After last week’s $582 million in funding for autonomous vehicle companies, you might think that driverless investment would coast for a while. However, this week saw more than $1 billion in support for developing self-driving cars and trucks.
President’s Day is traditionally the time for car sales, but the automakers and big technology companies are looking further ahead with their driverless investments. By 2025, as many as 8 million cars will have autonomous or semi-autonomous capabilities, predicts ABI Research. There are many technical, legal, and marketing problems to be solved in the meantime, but nobody wants to be left behind in the high-stakes race for self-driving vehicles.
Last week, Bain Capital Ventures led a Series A round of $52 million for Ike, which is testing self-driving trucks. Meanwhile, Amazon, which has long been interested in solving the last-mile delivery problem but stayed out of the autonomous vehicle race, changed course. It participated in a Series B round of $530 million led by Sequoia Capital for Aurora Innovation.
Aurora, which is developing an autonomous driver for passenger cars, now has a valuation of $2.5 billion, but it’s hardly the only so-called unicorn in the field. February has been a strong month so far. Let’s take a look at this week’s big driverless investment deals.
February 2019 autonomous vehicle funding
|Company Name||Amount (Millions $)||Funding Stage||Lead Investors||Date|
|Aurora Innovation||530||Series B||Sequoia Capital, Amazon||2/7/2019|
|Ike||52||Series A||Bain Capital Ventures||2/5/2019|
|May Mobility||22||Series A||Millennium New Horizons, Cyrus Capital Partners||2/12/2019|
|Nuro.ai||940||Post-Series A||SoftBank Vision Fund, Greylock Partners, Gaorong Capital||2/11/2019|
|TuSimple||95||Series D||Sina Corp.||2/13/2019|
Driverless investment flows to tests in progress
Ann Arbor, Mich.-based May Mobility Inc. said its Series A funding will help it expand its engineering and operations. Investors included LG Technology Ventures, BMW iVentures, Toyota AI Ventures, and Y Combinator. BMW and Toyota, which are pursuing their own research and partnerships, are among the automakers spreading driverless investment across multiple companies.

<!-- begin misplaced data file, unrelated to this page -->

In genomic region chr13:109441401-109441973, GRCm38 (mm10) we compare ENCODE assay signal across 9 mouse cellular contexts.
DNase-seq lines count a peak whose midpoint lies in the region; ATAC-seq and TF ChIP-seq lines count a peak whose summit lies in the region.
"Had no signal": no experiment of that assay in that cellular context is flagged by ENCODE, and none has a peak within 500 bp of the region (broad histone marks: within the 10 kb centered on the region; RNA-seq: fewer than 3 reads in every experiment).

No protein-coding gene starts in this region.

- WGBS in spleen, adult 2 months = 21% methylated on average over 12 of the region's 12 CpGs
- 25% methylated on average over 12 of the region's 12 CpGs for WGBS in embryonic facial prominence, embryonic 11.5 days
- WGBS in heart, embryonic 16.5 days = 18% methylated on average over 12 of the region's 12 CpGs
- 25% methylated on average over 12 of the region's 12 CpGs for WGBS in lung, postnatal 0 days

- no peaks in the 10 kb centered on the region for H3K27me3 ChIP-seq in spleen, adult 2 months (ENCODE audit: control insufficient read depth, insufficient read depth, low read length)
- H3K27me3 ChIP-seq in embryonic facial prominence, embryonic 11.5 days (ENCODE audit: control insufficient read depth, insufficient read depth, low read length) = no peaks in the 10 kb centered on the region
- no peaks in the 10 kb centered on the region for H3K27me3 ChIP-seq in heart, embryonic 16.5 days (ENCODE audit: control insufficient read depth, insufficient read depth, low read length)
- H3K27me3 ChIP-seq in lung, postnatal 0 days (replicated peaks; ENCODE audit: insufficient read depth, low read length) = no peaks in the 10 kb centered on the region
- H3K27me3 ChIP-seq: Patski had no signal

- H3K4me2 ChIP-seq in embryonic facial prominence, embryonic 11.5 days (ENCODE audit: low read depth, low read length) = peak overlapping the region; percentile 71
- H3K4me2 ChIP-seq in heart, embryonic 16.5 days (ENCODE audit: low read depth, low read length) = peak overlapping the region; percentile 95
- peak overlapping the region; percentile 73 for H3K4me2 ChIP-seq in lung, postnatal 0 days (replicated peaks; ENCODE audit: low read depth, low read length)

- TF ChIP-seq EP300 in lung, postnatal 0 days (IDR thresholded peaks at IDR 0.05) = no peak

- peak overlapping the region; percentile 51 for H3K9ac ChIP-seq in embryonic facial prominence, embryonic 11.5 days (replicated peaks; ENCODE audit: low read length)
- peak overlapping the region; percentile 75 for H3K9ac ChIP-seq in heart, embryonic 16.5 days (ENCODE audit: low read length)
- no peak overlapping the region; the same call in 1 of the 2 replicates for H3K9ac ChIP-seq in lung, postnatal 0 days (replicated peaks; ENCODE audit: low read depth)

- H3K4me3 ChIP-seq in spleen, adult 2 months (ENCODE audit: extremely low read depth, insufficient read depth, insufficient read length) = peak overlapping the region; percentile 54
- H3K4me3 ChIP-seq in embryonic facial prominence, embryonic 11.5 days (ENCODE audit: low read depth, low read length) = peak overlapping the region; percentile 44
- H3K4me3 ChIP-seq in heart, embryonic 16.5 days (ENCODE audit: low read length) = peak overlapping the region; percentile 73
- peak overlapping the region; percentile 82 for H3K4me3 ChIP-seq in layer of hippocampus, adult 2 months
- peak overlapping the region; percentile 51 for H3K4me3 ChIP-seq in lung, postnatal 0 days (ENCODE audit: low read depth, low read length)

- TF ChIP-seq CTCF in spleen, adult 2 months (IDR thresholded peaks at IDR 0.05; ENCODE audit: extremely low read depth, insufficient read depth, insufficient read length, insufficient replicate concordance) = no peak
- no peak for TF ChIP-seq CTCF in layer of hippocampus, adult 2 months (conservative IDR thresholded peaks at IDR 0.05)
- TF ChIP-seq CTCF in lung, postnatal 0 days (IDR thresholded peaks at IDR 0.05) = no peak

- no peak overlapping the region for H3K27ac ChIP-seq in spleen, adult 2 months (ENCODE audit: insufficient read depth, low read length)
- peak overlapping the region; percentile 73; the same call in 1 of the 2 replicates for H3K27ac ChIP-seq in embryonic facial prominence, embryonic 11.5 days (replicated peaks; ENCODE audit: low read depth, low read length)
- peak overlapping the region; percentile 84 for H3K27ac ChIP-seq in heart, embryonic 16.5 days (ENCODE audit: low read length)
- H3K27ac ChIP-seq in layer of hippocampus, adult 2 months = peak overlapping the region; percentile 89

May Mobility claims to be “the only enterprise autonomous transportation company providing daily transit to the American public.” It is already offering shuttle rides in Detroit and Columbus, Ohio, and it plans to expand to Grand Rapids, Mich., and Providence, R.I.
Similarly, TuSimple, which raised $95 million, is already testing its self-driving trucks in the U.S. Southwest. In fact, it’s already making money delivering loads.
The biggest driverless investment of the week was the SoftBank Vision Fund’s $940 million for Nuro.ai, making it another unicorn. Nuro’s autonomous delivery vehicles are closer to Starship’s rolling robots and Amazon’s Scout than, say, a Tesla or Waymo car, but they all require the same situational awareness and safety features. Ike uses Nuro’s technology, demonstrating this interdependence.
In technologies related to driverless vehicles, Tesla Inc. this month acquired battery maker Maxwell Technologies Inc. for $218 million. The Canadian government’s Strategic Innovation Fund and BlackBerry are pumping $350 million into BlackBerry’s QNX autonomous vehicle unit.
Sunning Holdings Group invested in “Internet of vehicles” firm Shanghai Pateo Network Technology Service Co. The Bank of Shanghai also granted Pateo $222 million in credit.
There is some skepticism around the promises of safer transportation — especially as robotic and human drivers start to share the roads — and cheaper sensors, 5G communications, and Level 5 autonomy have yet to be realized. This is why driverless investment and partnerships are going to startups that are fairly far along in R&D.
This year, the car or truck next to you might have a safety driver testing autonomous systems, and you may be among those who get something delivered by a wheeled robot. The plethora of self-driving startups will start to get gobbled up, especially as some (at lower levels of autonomy) reach commercial maturity.
For example, Dynamic Map Platform Co. (DMP) this week acquired Ushr Inc. for an unspecified amount. Tokyo-based DMP provides high-definition maps of roads in Japan.
Detroit-based Ushr uses lidar and cameras to map North American roads within about four inches of geospatial accuracy. Their joint data and platforms are useful to self-driving developers such as General Motors’ Cruise division.
All of these startups and their deep-pocketed supporters are trying to find the best ways of offering mobility as a service, whether it’s for a long-haul load, an individual parcel, or urban and suburban passengers. We don’t yet know for sure how car-buying habits, traffic patterns, regulations, and logistics efficiencies will change. Today’s driverless investments are seeking answers.
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